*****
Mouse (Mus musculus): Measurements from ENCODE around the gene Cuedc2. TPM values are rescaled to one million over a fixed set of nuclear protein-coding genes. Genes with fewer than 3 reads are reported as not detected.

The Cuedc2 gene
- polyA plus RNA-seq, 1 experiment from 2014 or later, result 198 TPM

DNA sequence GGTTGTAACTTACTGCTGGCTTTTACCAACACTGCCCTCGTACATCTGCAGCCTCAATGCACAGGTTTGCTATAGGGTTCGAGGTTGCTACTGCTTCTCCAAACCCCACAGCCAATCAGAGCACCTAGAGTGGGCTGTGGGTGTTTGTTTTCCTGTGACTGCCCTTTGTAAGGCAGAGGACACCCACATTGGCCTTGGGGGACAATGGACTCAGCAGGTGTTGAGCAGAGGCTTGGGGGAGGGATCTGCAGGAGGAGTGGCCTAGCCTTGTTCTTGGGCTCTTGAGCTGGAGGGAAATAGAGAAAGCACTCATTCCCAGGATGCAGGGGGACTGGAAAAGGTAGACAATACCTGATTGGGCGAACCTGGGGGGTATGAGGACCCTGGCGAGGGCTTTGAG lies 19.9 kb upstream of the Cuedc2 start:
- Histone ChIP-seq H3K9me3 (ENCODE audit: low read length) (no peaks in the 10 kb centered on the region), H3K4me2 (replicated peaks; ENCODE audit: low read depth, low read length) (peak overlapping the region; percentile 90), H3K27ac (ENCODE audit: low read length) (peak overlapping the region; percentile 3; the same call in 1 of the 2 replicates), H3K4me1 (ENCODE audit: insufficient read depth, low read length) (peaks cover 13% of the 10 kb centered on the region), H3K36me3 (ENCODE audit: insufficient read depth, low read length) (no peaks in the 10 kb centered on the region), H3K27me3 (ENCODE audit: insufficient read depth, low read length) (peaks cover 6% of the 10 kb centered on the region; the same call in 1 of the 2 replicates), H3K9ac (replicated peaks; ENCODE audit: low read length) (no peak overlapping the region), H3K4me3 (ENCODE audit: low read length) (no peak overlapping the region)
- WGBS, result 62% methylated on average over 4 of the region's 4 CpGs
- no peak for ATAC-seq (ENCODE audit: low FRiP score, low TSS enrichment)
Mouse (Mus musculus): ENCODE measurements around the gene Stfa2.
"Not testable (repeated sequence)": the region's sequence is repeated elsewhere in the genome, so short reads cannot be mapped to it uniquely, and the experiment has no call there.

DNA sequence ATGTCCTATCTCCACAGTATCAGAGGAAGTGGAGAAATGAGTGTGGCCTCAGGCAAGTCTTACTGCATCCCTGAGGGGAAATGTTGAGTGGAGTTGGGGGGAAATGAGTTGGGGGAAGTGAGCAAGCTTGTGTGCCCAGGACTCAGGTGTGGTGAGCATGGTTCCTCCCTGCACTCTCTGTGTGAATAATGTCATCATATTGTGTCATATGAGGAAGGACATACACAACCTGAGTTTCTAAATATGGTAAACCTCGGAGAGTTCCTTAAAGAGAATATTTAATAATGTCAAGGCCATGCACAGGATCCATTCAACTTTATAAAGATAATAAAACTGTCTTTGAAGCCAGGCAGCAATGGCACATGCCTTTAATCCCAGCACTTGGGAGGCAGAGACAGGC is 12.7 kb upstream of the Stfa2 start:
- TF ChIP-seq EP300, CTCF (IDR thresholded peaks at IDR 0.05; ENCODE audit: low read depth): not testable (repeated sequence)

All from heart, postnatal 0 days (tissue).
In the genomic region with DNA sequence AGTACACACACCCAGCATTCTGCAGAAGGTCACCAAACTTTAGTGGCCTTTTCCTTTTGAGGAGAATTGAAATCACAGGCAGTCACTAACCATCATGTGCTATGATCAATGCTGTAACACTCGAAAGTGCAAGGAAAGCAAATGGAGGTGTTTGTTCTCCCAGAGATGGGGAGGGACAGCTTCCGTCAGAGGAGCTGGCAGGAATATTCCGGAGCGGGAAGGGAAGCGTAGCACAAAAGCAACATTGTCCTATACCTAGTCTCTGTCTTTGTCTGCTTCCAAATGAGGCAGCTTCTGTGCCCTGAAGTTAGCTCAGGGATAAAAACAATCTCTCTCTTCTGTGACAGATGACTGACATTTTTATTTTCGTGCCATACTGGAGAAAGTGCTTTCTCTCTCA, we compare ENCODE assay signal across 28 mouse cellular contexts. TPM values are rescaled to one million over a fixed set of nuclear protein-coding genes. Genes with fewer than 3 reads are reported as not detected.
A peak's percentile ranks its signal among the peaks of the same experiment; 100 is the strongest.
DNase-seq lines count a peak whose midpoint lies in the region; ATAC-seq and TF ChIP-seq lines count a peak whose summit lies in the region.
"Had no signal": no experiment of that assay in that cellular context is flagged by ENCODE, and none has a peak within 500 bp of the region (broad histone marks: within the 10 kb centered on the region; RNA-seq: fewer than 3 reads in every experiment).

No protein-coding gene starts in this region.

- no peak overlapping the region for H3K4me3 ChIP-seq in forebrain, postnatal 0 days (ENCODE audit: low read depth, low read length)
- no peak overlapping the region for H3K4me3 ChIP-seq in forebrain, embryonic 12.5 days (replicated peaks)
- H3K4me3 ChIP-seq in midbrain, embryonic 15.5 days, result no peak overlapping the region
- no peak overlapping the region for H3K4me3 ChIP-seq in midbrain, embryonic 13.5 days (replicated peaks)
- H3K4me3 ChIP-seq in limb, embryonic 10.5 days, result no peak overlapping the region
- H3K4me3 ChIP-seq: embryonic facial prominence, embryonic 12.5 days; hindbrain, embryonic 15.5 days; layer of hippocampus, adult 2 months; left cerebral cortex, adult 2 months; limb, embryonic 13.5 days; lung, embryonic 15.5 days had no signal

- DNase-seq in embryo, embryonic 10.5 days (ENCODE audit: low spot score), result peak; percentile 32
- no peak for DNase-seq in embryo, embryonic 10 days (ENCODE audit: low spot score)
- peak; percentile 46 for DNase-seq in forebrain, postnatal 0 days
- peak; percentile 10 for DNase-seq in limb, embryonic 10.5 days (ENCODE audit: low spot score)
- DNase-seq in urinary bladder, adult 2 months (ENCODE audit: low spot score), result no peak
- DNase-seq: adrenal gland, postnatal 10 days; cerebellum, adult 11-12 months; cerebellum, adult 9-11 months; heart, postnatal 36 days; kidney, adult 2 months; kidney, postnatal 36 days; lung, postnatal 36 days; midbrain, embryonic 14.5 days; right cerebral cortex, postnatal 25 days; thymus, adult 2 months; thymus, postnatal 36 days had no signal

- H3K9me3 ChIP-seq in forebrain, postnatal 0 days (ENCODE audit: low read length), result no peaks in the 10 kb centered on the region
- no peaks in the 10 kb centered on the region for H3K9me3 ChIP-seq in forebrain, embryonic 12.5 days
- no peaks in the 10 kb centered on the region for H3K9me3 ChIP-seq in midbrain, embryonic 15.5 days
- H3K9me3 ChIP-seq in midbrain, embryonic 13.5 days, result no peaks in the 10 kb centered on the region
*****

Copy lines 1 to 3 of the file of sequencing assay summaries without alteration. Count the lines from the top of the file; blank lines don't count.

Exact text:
Mouse (Mus musculus): Measurements from ENCODE around the gene Cuedc2. TPM values are rescaled to one million over a fixed set of nuclear protein-coding genes. Genes with fewer than 3 reads are reported as not detected.

The Cuedc2 gene
- polyA plus RNA-seq, 1 experiment from 2014 or later, result 198 TPM